Magazine article Variety


Magazine article Variety


Article excerpt



Vineyard Theater; 135 seats; $75 top

If we must have a play about Richsird and Pat Nixon, then Douglas McGrath makes a damned good job of it in "Checkers." TV pros Anthony LaPaglia ("Without a Trace") and Kathryn Erbe ("Law & Order: Criminal Intent") are tailor-made for their roles in this biodrama, which views Nixon's famous speech as the ing moment of his marriage and the turning point of his career. More character study than political play, "Checkers" lacks heft, but; it builds a solid case for Nixon as a natural-born political animal who paid for the Faustian bargain he struck to achieve his ambitions.

LaPaglia does it right. When the play opens - in 1966, as the GOP is narrowing its hunt for a promising presidential candidate to run in 1968 - Nixon's life seems pretty normal. He's left California, having lost his last two elections, including the stalce-in-the-heart loss to JFK in 1960. He's living quietly in New York with Pat (Kathryn Erbe) and the girls, retired from politics, but still a force in the party.

And that's the way that LaPaglia plays him - a little bored, but perfectly normal. Pleased to see wife and two young daughters pily adjusted to life in New York. So mellow, he's seriously considering Pat's req jest for a weekend nome in the country because he wants her to have a garden again - and because "all the big shots do it."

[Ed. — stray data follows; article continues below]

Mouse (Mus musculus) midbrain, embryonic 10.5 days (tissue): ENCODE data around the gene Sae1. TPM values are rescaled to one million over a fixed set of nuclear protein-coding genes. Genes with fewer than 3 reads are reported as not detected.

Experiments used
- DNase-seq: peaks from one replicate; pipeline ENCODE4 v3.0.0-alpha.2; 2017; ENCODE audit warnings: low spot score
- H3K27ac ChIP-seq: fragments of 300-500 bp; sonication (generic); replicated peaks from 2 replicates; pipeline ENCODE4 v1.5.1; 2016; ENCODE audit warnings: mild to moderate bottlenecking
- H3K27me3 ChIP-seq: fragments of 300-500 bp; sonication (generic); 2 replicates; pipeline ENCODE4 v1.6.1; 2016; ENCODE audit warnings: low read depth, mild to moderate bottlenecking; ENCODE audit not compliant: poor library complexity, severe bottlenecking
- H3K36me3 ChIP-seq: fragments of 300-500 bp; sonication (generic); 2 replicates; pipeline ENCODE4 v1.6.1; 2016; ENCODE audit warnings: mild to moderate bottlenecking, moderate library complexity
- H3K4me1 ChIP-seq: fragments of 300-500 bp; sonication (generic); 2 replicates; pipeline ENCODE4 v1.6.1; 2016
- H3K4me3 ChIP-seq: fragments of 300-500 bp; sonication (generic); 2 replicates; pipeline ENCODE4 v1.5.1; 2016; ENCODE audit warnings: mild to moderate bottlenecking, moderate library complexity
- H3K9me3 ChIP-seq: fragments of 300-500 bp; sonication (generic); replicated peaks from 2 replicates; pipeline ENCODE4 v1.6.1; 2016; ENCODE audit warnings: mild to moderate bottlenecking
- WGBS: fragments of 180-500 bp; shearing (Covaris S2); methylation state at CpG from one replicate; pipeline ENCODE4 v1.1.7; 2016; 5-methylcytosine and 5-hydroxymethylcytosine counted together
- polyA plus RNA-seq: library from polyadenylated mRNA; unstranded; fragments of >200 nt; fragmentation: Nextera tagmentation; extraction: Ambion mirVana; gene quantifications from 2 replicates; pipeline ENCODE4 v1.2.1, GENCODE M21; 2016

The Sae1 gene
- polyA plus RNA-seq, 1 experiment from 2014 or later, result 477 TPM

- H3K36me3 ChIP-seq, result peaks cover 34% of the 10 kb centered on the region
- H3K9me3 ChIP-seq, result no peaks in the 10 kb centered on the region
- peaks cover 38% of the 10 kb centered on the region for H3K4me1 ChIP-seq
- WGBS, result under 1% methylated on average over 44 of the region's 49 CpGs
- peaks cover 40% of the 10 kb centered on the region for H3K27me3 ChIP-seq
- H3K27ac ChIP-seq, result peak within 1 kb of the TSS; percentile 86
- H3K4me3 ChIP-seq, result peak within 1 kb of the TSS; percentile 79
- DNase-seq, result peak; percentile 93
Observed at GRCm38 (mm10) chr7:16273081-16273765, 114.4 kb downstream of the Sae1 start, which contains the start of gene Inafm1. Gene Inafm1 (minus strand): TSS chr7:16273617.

And there it is - that hint of paranoia, that revealing show of wounded feelings at being even mocked LaPaglia arrives at that state of paranoia by stealth. A few suspicious looks from under a beetled brow. The concave chest, tlie back hunched as if in anticipation of a blow.

When Pat mentions sharing the elevator with the Rockefellers and feeling impressed to be living in same building with social royalty, Nixon quickly cuts back: "Several floors below them, naturally. I'm sure they took note of that."

And when Pat goes on to say she sensed "disapproval" of her taste in art from Mrs. Rockefeller, Nixon's back gees up. Has his wife been dissed? He doesn't actually come out and say so, but LaPaglia hints at it, and he's an actor who is very good at hinting.

Nixon is protective of Pat for good reason: She's sweet, shy, delicate and easily crushed. not a hint of condescension this oretty, fragile creature from Erbe, who makes it clear that Pat's wifely duty is to humanize her ambitious husband. As seen here, they're the ideal politicai couple. She gives him heiirt; he gives her backbone.

If Fat is the good angel who civilizes her husband, Murray Chotiner, Nixon's chief political adviser and a ruthless bastard in Lewis J. …

Search by... Author
Show... All Results Primary Sources Peer-reviewed


An unknown error has occurred. Please click the button below to reload the page. If the problem persists, please try again in a little while.